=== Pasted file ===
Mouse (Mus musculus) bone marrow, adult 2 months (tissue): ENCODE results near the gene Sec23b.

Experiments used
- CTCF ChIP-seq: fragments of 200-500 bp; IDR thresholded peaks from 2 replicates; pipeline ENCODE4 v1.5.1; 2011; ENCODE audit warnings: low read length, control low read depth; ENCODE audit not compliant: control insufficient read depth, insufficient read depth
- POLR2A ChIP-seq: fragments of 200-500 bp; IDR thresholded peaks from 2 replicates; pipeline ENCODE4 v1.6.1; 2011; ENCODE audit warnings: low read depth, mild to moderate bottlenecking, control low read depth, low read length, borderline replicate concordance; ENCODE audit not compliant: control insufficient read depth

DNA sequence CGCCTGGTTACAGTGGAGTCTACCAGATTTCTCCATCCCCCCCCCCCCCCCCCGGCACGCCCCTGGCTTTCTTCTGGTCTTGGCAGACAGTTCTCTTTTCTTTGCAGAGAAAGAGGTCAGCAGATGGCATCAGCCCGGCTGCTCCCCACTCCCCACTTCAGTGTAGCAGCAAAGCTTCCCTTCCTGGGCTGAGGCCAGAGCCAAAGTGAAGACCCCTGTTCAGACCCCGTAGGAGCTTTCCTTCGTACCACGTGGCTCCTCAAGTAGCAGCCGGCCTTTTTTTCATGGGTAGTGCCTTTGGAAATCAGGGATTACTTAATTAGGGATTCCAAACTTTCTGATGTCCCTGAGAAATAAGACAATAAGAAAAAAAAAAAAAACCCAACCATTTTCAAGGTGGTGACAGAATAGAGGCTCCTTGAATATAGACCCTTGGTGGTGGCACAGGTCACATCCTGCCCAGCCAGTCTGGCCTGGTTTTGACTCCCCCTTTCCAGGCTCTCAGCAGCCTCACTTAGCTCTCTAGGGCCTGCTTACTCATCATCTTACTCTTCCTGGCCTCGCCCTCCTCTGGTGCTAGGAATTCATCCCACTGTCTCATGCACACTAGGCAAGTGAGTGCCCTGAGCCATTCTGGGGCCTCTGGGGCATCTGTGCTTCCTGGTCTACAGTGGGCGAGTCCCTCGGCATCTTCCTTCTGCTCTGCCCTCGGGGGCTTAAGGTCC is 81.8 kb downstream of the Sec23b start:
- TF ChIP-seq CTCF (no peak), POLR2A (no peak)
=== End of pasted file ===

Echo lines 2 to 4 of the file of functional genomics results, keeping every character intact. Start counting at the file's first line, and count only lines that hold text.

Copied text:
Experiments used
- CTCF ChIP-seq: fragments of 200-500 bp; IDR thresholded peaks from 2 replicates; pipeline ENCODE4 v1.5.1; 2011; ENCODE audit warnings: low read length, control low read depth; ENCODE audit not compliant: control insufficient read depth, insufficient read depth
- POLR2A ChIP-seq: fragments of 200-500 bp; IDR thresholded peaks from 2 replicates; pipeline ENCODE4 v1.6.1; 2011; ENCODE audit warnings: low read depth, mild to moderate bottlenecking, control low read depth, low read length, borderline replicate concordance; ENCODE audit not compliant: control insufficient read depth